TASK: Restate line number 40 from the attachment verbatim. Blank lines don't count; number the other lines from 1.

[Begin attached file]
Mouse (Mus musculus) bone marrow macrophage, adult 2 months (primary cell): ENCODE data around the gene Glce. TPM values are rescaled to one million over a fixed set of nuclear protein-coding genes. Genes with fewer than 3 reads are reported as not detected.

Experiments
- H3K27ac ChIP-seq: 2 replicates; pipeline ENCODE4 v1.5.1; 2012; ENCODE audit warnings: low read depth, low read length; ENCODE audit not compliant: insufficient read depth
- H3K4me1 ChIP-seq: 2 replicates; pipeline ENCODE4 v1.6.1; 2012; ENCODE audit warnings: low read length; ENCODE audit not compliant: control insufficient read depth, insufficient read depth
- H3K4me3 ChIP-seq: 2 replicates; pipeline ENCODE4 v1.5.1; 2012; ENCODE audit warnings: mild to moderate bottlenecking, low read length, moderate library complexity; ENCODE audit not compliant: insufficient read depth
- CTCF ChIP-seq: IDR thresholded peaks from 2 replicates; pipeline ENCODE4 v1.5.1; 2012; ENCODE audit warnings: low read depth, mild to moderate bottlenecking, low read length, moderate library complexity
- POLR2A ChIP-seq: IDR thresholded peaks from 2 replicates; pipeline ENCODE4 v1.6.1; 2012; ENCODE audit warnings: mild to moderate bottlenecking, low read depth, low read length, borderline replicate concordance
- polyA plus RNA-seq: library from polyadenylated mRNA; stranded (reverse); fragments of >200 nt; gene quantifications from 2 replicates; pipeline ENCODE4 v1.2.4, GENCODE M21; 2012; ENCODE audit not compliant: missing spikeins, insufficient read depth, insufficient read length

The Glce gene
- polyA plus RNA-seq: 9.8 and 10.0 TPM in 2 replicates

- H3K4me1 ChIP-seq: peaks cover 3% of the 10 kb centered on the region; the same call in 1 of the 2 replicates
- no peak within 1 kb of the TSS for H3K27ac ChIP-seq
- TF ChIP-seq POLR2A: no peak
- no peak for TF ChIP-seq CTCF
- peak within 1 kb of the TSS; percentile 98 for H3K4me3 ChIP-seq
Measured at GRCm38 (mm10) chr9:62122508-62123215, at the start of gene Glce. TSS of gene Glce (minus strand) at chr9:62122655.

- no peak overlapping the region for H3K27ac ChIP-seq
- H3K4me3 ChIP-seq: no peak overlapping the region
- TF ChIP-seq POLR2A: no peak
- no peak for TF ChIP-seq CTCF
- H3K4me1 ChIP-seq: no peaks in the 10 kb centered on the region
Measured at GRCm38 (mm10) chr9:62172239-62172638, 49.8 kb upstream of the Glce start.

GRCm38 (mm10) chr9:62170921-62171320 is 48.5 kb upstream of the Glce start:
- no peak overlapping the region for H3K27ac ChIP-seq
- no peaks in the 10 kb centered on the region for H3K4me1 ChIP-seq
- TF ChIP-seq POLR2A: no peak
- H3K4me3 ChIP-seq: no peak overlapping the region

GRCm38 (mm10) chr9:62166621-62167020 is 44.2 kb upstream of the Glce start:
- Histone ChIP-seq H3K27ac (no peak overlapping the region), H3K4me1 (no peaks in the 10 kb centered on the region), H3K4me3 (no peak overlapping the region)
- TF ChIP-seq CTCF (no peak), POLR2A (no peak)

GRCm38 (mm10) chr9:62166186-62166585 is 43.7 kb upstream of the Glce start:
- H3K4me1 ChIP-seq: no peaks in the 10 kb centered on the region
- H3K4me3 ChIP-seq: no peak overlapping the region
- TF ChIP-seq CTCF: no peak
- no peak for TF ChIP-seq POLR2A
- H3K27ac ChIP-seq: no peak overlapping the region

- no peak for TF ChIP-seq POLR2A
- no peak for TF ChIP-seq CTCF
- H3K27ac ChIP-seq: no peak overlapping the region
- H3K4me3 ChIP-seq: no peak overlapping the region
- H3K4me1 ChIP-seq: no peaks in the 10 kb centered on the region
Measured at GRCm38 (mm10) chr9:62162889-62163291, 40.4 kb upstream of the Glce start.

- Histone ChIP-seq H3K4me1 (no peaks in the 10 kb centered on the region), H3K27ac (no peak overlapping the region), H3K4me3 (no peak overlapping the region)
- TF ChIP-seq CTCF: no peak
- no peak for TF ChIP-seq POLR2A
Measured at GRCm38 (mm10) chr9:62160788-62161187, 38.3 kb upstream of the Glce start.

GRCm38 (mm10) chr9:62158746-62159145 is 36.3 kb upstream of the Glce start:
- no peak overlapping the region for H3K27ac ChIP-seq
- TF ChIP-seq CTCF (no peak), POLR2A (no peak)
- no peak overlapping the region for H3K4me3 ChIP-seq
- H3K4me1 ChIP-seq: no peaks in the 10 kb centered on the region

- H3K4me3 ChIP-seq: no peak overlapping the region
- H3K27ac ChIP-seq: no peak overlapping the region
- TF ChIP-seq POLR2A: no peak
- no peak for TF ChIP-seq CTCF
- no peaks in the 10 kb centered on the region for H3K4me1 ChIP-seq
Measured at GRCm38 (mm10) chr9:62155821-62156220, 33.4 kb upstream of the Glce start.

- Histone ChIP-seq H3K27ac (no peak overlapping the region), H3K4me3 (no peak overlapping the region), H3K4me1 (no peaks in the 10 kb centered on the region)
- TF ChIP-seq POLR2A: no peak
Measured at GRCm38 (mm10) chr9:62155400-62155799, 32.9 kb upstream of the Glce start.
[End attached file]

- H3K4me3 ChIP-seq: no peak overlapping the region